Saturday 17 November, 2018

Recognising suicide warning signs and how you can help

Photo: Kristina Tripkovic

Photo: Kristina Tripkovic

Every year, September 10 is marked as World Suicide Prevention Day (WSPD). The day is organised (and co-sponsored WHO) by the International Association for Suicide Prevention (IASP). The purpose of this day is to raise awareness around the globe that suicide can be prevented.

There is a common misconception that suicide is unstoppable once the idea takes root, however, this isn't true. If you observe a friend or a family member is at risk for suicide there are warning signs you should start paying attention to that may help with early intervention. 

There are clear warning signs which include threatening to take one's life; saying things like 'No one will miss me when I'm gone'; looking for ways to take one's life such as seeking access to pesticides, firearms or medication, or searching online for ways to take one's life; saying goodbye to close family members and friends or giving away valued possessions.

There are other signs or changes that they may go through including physical changes. Physical changes include major changes to sleeping patterns (too much or too little); loss of energy; loss of interest in personal hygiene or appearance; sudden and extreme changes in eating habits (loss of appetite or increase in appetite); weight gain or loss and a marked increase in minor illnesses. 

They may make statements like, “What’s the point? Things are never going to get any better”; “It’s all my fault, I’m to blame”; “I can’t take this anymore”; “I’m on my own … no-one cares about me” or“Nothing I do makes a bit of difference, it’s beyond my control”.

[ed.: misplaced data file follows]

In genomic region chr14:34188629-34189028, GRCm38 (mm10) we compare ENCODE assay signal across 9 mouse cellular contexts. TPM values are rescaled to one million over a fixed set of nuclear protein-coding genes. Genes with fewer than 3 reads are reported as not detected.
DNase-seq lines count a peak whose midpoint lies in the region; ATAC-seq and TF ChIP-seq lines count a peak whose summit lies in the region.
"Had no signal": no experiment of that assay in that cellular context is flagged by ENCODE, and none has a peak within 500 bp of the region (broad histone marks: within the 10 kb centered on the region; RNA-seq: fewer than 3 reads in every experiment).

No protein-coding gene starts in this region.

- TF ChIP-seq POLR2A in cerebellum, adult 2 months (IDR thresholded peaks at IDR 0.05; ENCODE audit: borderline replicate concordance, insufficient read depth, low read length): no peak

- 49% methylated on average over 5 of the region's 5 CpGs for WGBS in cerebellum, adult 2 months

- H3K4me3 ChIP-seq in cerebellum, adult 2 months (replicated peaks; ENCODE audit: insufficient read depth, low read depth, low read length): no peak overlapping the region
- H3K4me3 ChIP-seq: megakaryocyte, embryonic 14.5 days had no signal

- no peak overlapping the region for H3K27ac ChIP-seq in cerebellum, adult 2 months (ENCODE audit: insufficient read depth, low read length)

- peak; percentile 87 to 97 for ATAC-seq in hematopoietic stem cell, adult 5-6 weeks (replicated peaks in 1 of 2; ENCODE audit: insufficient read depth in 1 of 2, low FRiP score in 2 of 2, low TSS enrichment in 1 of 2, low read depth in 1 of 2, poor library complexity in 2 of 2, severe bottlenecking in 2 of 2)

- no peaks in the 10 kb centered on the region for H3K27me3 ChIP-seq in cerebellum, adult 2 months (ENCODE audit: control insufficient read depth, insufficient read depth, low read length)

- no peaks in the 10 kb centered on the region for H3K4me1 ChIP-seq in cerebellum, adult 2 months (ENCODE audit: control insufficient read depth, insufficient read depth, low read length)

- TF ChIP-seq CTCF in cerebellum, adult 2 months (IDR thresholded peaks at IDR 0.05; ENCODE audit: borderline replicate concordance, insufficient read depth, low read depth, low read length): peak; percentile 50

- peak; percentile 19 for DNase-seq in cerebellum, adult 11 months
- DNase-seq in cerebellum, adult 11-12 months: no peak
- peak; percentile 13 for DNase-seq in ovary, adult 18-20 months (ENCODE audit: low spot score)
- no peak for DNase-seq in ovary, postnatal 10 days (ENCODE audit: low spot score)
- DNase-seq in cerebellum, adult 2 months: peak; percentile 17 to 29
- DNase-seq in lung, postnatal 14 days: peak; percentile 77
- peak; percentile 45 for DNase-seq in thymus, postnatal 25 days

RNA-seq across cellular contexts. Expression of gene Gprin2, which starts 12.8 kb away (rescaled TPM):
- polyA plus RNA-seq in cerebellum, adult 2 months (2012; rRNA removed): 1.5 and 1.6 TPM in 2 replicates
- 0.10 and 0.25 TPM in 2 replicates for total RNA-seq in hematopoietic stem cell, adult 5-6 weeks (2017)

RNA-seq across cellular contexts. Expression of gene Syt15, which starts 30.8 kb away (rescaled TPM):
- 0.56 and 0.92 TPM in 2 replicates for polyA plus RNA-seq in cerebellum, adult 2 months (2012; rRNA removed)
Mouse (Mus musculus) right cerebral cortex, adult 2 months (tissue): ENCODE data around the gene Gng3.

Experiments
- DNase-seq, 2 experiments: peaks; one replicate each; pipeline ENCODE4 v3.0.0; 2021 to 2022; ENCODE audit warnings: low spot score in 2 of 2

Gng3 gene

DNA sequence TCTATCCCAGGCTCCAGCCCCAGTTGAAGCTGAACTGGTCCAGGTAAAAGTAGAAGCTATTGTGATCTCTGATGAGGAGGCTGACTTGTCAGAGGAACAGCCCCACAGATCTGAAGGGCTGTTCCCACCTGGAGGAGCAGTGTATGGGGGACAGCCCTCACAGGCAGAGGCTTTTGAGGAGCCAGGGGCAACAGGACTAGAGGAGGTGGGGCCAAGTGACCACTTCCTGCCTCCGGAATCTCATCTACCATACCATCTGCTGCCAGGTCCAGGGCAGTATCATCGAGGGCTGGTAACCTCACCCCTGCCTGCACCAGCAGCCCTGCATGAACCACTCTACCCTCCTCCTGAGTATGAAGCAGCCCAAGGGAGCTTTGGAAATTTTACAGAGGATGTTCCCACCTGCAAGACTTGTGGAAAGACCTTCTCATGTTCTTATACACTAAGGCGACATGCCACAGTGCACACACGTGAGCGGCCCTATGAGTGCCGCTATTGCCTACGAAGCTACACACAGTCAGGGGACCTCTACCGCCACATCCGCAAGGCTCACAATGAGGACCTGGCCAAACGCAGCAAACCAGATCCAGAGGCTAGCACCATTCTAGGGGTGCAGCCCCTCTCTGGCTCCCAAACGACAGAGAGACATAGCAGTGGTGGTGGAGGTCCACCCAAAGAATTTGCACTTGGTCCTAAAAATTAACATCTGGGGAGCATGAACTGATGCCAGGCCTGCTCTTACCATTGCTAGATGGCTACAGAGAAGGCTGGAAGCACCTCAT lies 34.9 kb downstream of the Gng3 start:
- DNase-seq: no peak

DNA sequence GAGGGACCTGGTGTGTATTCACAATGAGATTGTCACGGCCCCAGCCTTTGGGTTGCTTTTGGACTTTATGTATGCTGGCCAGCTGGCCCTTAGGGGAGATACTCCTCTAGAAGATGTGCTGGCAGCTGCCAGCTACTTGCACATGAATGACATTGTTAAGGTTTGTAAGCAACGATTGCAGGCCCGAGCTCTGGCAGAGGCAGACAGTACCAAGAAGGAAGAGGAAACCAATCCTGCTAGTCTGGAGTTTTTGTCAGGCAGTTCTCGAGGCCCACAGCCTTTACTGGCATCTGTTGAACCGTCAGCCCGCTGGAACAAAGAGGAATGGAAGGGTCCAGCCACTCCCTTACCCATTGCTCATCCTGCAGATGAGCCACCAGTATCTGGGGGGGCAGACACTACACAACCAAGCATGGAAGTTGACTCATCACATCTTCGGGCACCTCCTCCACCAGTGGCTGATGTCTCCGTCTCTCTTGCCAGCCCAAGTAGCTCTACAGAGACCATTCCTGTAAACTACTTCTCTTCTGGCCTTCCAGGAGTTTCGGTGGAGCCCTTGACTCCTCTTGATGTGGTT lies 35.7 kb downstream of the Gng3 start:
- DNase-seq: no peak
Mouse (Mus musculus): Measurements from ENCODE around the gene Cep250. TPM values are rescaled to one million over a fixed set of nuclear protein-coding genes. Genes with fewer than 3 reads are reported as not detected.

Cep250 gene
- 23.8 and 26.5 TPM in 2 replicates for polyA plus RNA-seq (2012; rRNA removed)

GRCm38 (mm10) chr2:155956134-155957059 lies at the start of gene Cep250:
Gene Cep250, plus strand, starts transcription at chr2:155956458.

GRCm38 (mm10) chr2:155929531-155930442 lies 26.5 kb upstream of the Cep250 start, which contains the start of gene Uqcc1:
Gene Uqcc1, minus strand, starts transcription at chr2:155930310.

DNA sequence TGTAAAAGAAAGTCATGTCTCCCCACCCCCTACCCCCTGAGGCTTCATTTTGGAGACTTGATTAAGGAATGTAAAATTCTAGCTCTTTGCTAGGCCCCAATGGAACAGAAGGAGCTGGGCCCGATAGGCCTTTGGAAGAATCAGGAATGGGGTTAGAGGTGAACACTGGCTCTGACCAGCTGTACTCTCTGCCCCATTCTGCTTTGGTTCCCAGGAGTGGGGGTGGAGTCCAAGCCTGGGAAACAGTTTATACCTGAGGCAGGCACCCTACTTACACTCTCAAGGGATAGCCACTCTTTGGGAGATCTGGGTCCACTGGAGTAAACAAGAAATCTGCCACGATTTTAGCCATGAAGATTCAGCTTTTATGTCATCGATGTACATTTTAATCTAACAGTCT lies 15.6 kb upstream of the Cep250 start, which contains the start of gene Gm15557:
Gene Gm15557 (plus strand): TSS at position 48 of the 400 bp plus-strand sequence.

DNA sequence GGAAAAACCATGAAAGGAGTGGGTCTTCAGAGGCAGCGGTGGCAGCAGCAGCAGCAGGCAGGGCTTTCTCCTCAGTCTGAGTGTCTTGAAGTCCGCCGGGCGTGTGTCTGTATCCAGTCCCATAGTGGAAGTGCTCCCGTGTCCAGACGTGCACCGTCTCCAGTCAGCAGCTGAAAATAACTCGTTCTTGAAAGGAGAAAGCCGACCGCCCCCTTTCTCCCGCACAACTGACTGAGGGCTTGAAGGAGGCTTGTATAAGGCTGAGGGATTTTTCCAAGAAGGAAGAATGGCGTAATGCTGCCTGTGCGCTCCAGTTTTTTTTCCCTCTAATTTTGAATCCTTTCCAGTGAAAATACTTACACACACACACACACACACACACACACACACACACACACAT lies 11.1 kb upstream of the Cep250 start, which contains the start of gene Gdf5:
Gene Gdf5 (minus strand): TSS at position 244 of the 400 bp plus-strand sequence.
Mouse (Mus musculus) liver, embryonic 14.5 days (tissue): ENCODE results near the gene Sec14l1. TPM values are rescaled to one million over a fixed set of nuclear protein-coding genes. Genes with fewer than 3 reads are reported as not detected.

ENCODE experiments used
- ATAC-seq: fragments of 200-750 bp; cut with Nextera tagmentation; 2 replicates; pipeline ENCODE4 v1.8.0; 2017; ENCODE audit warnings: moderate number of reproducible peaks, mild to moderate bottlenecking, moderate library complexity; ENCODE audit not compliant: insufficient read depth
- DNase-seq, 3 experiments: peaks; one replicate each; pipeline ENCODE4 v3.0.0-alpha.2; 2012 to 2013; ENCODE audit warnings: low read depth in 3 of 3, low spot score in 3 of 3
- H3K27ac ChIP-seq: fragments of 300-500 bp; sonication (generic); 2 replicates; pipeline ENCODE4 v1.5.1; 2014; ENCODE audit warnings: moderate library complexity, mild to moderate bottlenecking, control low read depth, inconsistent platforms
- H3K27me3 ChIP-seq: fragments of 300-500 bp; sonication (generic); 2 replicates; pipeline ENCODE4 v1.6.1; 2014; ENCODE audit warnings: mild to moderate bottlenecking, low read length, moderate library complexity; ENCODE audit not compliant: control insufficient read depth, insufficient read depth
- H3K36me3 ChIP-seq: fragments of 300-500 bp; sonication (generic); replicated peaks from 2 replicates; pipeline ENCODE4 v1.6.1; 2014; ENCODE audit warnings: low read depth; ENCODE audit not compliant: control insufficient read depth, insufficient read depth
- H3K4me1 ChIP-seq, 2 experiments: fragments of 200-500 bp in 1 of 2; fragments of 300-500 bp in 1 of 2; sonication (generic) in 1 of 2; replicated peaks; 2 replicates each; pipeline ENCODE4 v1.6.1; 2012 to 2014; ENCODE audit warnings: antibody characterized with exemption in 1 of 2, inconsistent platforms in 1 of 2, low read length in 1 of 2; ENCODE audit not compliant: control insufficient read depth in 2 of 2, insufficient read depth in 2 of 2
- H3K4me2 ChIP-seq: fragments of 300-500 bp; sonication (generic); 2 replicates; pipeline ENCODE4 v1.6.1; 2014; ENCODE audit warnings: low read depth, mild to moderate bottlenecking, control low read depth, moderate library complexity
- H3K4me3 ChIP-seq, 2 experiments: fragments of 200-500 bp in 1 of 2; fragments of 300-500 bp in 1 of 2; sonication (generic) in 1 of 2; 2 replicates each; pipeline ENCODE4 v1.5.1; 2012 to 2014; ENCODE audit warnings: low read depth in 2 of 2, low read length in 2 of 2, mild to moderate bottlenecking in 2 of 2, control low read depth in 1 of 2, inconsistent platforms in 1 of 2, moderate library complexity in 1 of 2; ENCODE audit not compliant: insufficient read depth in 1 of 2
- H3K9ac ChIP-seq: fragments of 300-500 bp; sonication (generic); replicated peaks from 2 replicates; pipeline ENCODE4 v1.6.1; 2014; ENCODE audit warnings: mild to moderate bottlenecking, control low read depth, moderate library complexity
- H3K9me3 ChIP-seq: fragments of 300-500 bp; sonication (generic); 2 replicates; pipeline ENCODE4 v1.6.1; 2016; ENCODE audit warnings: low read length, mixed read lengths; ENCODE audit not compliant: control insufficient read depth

They make engage in harmful behaviours such as alcohol or drug misuse; fighting and/or breaking the law; withdrawal from family and friends; quitting activities that were previously important; uncharacteristic risk-taking; emotional outbursts or self-harming. 

 

How you can help

Speak up if you are worried.

Talking to a friend or family member about their suicidal thoughts and feelings can be extremely difficult. But if you’re unsure whether someone is suicidal, the best way to find out is to ask.

You might be worried that you might ‘put the idea of suicide into the person’s head’ if you ask about suicide. You can’t make a person suicidal by showing your concern. In fact, giving a suicidal person the opportunity to express his or her feelings can give relief from isolation and pent-up negative feelings, and may reduce the risk of a suicide attempt.

Start by asking questions like "I am worried about you because you haven’t seemed yourself lately" or "What can I do to help you?"

Be mindful of resources and hotlines. Inform your friend or family member of said resources and offer support by being there through this difficult time. 

Suicide is preventable. If you feel you need support, please contact Lifeline at their new toll-free number: 800-5588, 231-2824, and 220-3636 or the Suicide Hotline at 645-2800 or 645-6616. The Ministry of Social Development has also shared a list of resources for mental health and abuse support.

 

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